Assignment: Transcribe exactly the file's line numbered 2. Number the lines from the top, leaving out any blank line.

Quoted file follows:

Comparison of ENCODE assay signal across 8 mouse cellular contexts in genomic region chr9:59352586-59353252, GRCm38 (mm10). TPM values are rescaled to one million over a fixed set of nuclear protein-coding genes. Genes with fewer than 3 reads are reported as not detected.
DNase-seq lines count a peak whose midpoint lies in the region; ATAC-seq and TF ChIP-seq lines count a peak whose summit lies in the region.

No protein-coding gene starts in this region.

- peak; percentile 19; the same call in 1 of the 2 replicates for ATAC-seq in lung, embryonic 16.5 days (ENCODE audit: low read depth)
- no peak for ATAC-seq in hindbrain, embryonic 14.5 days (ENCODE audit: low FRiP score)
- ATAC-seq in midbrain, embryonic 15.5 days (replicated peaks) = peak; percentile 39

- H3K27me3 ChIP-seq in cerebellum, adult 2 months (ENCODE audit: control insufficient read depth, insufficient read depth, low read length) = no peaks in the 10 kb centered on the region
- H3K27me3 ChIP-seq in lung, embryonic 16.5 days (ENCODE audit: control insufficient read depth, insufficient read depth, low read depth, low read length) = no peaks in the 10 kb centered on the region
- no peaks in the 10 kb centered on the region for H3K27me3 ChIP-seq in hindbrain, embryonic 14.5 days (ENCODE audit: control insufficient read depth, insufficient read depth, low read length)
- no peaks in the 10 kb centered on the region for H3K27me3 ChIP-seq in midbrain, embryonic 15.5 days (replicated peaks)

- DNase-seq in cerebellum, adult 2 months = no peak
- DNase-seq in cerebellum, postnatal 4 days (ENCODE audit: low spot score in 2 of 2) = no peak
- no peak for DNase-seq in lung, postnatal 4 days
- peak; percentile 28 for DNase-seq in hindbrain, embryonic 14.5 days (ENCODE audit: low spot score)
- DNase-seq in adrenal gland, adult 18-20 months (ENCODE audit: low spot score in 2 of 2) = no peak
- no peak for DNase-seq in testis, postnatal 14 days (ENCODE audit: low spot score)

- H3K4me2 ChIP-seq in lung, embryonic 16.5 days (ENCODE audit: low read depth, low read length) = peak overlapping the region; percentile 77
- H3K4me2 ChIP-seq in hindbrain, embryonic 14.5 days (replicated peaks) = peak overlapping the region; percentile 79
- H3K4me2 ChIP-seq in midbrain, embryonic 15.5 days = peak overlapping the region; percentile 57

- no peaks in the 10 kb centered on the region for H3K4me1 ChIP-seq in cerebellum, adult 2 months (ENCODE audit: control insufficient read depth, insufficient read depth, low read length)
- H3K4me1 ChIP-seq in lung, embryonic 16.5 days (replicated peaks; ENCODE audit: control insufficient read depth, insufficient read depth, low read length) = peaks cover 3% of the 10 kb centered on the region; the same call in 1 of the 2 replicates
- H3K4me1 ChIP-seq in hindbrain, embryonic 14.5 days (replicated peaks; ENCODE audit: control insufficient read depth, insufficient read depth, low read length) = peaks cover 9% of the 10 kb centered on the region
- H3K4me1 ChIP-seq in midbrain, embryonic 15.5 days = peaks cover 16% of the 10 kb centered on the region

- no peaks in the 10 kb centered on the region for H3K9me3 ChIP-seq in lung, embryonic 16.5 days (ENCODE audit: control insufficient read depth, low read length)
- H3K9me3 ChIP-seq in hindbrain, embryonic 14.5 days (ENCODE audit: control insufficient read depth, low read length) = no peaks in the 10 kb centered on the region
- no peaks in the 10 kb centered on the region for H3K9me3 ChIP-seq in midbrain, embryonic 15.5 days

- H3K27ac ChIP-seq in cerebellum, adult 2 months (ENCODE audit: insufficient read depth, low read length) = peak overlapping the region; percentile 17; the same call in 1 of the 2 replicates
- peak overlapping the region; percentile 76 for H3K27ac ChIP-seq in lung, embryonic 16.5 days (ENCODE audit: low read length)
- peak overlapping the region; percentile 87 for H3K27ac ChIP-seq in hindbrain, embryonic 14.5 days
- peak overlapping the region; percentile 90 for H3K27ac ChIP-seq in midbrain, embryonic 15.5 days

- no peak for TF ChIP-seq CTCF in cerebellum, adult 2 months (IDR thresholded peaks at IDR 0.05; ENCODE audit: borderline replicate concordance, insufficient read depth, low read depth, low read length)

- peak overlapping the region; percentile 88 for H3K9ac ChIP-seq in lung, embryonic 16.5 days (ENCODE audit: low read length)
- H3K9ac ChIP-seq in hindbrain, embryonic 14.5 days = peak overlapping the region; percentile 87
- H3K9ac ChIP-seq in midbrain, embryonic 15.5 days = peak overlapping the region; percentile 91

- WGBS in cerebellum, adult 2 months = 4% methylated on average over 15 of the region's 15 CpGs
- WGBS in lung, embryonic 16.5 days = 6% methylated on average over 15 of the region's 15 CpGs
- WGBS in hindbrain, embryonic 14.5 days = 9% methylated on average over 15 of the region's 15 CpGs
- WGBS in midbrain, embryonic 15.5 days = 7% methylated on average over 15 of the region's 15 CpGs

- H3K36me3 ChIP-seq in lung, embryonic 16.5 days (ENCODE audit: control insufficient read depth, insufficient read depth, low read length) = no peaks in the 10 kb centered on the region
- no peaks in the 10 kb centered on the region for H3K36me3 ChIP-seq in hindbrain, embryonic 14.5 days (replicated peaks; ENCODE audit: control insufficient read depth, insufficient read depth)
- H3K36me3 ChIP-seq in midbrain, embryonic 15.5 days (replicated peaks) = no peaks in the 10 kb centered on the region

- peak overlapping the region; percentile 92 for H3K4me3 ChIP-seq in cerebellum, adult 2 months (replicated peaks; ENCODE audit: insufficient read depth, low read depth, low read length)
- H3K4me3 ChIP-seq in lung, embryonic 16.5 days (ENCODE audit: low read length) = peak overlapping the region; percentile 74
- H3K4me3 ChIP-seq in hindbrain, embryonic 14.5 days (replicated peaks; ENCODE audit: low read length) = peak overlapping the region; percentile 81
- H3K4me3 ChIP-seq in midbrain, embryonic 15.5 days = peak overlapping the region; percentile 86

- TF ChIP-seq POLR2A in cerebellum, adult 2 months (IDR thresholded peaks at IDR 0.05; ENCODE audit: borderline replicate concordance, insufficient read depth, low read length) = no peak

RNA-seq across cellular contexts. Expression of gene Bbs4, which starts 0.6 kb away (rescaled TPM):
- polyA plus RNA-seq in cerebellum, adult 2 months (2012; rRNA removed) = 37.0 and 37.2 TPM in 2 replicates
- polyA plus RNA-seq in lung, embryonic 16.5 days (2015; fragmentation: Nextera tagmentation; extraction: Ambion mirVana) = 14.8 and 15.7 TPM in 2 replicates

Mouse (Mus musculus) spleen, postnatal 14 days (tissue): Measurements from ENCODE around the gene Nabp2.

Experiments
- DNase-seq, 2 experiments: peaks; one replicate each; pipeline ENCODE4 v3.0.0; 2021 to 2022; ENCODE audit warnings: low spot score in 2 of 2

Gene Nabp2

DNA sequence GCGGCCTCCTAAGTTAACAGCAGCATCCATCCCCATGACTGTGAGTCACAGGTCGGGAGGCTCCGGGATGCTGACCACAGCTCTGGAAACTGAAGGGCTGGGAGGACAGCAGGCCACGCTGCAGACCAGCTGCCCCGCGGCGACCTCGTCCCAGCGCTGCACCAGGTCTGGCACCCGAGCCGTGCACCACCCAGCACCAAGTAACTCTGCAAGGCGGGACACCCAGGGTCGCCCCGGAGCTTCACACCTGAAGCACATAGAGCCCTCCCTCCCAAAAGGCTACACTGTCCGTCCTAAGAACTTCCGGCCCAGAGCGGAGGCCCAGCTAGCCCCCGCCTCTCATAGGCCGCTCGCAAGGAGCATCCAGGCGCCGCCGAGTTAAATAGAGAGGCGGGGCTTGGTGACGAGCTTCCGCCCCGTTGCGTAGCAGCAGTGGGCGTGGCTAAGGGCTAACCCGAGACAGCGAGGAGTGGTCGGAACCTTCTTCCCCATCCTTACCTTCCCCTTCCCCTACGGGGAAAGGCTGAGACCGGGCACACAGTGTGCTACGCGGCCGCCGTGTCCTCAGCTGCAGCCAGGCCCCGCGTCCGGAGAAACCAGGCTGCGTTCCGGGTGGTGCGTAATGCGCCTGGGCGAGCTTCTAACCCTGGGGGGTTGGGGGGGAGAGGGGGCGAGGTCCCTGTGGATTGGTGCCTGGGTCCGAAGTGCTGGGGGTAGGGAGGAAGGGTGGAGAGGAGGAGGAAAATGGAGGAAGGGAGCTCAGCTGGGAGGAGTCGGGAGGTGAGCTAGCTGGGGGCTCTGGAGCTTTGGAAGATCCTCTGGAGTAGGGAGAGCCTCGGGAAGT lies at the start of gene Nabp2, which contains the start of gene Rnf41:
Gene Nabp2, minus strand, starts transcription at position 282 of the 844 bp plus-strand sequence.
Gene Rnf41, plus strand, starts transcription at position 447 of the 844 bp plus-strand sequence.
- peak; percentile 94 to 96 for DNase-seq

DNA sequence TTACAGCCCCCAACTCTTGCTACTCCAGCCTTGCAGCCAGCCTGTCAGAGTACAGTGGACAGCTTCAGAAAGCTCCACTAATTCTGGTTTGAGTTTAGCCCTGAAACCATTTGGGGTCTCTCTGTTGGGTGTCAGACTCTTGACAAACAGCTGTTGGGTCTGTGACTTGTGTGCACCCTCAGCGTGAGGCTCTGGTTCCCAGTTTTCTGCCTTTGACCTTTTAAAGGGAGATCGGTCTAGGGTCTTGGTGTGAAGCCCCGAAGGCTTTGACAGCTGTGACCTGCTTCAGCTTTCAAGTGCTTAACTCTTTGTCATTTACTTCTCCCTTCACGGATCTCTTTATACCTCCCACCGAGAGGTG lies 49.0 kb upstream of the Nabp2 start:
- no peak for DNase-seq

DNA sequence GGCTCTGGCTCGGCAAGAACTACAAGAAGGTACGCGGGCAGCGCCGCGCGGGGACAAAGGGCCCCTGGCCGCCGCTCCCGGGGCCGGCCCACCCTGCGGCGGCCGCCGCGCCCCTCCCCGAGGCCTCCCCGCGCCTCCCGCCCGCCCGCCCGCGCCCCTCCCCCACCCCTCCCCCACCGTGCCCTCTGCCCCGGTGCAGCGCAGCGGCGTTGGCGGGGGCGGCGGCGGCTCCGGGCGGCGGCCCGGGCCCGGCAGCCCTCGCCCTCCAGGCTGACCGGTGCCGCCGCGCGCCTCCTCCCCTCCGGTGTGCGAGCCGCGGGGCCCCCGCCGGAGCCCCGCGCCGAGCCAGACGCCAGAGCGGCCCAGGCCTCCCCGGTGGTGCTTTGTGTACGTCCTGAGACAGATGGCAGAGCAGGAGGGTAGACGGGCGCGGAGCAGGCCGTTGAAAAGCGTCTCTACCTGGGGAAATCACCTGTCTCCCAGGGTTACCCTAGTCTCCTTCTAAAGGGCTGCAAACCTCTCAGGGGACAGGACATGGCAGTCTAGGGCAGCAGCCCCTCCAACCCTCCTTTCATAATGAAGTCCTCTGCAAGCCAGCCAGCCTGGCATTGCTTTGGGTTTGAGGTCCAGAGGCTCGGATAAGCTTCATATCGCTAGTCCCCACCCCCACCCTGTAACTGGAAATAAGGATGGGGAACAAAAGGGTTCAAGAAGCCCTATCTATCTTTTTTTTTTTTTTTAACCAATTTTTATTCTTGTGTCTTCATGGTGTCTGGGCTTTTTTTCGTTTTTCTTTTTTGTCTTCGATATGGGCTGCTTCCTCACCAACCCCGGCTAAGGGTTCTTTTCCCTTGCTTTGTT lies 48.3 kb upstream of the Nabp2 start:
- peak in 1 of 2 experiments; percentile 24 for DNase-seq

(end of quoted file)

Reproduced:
DNase-seq lines count a peak whose midpoint lies in the region; ATAC-seq and TF ChIP-seq lines count a peak whose summit lies in the region.